Monday, April 6, 2015

Down the Memory Lane - Re-visiting Hotel de Mikuni

Over the last decade or so we were blessed with many trips to Japan, through cities and villages north and south, and trips that brought us wonderful food memories, from a simple bowl of tonkotsu ramen inside a street-side yatai to the most delicate, eye-opening kaiseki dinner at Michelin-starred restaurant. And this time during our recent Japan trip a few weeks ago, we decided to go back the memory lane to re-visit the very restaurant that started all these, beginning on a cold, rainy Valentine's Day 12 years ago - our first and only real food trip.

Twelve years later, it must still be one of the most bizarre ideas we have had to date - to do a 3-day weekend getaway to Tokyo essentially for one meal and one meal only, at a restaurant called Hotel de Mikuni owned by the legendary Japanese Chef Kiyomi Mikuni in the Yotsuya neighborhood. To be honest, we don't remember much of what we have eaten or drank that evening - another good example why we should take pictures of the food for our record which obviously we didn't do then - but the other details of the meal remained a fond memory of ours, from scrambling to find the place in rather heavy rain, to the most elegant setting once we walked inside, to the attention to details of the service, and oh yes, Chef Mikuni's signature duck dish.

These days Hotel de Mikuni may no longer be the epicenter of the exciting Tokyo dining scene as it was when the restaurant first opened for business in 1985, but Chef's Mikuni's take on combining traditional western cooking techniques with Japanese ingredients and his unique style remain a pioneering idea and an inspiration to a new generation of chefs coming through in Japan and abroad having much success around culinary world in recent years. We are also curious to know how the restaurant now measured up to our palate these days after so many other fine meals we had since then, so this is unarguably the most-anticipated meal of our entire trip.

We made a booking for lunch on a Friday afternoon - the only full day we spent in Tokyo this time. We arrived at the somewhat familiar entrance of the restaurant, set in a classic, cottage-like house in a quiet residential neighborhood after a comfortable 15 minute walk from the closest metro station. Through the door and the open kitchen, we were led to our table in the main dining room already packed with customers. We immediately fell in love with the space and table settings, completed with high ceiling, natural light beaming through the windows, chinaware with floral motif and neatly done flower arrangement on our table and throughout the room.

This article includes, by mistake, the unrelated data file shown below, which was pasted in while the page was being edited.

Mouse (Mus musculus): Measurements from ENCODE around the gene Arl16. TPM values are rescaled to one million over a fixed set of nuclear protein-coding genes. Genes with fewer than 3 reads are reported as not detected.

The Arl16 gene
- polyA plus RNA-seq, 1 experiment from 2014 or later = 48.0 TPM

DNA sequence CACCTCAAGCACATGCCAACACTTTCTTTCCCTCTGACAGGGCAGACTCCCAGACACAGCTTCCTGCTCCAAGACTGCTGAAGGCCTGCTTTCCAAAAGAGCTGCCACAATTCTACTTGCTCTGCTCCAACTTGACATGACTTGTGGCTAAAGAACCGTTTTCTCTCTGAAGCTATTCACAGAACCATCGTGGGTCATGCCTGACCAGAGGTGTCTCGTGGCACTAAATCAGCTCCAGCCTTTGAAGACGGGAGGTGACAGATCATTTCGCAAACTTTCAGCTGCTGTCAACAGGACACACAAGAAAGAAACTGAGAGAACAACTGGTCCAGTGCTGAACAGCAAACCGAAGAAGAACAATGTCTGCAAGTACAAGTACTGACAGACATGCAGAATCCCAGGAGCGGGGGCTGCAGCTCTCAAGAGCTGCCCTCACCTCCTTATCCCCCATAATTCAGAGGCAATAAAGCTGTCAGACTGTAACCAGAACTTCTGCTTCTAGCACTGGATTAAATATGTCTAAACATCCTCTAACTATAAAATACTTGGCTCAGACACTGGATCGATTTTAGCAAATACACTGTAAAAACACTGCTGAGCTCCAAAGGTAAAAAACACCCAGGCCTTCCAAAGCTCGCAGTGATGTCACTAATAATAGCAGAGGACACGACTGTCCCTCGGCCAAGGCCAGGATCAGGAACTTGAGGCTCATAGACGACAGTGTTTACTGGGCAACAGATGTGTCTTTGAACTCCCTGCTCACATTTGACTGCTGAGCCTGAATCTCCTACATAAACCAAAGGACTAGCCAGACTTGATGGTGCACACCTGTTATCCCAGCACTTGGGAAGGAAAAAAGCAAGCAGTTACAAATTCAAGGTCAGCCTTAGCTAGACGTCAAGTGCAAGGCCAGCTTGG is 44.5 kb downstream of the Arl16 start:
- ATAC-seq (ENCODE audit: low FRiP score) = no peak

As we settled, the waiter came to explain the menu for us, which was the 6-course set lunch with dishes changed regularly, and while we were busy studying the wine menu, a glass of fizzy yuzu drink was served as aperitif. Our lunch got off to an interesting start with a small slice of quiche served as amuse-bouche - it's perfectly baked with fluffy crust and a rich, creamy custard. A textbook example of something simple yet superbly done.

But nothing compared to the dishes that came after - it's nothing short of an eye-opening experience with something we have never seen or tasted. Our first course was a colorful dish of lobster with a unique combination of flavors. The lobster was gently seared and coated with aspic of americaine sauce, served on a bed of a trio of thinly sliced daikon pickled into 3 different colors, pieces of deep-fried Hanakkori from Yamaguchi prefecture - a cross-breed between broccoli and nanohana (mustard greens) - and sprouts of benitade, red water pepper commonly used for garnishes in Japanese cuisine. My favorite bit was the fried Hanakkori revealing a hint of mustard and smoky flavors, offering an unique contrast to the slightly sweet Americaine sauce, a classic accompaniment to lobster in French cooking.

We continued with another seafood course. Fillet of Hanadai, or crimson sea bream from Kagoshima, was seared/grilled and served with a capers sauce, a thick slice of bamboo shoot braised with pig foot ragout, medley of sansai (mountain vegetables) and a bed of champagne vinaigrette jelly. The champagne jelly has a racy acidity by itself, but somehow balanced out by the rich, gelatinous ragout and fresh, crunchy bamboo shoot, offering a hint of clean, refreshing taste which worked well with the fish with crispy skin in a briny, caper sauce. The combination of many textures and tastes was impeccable and I reckon this is a great hot-weather, summer dish that simulates one's appetite.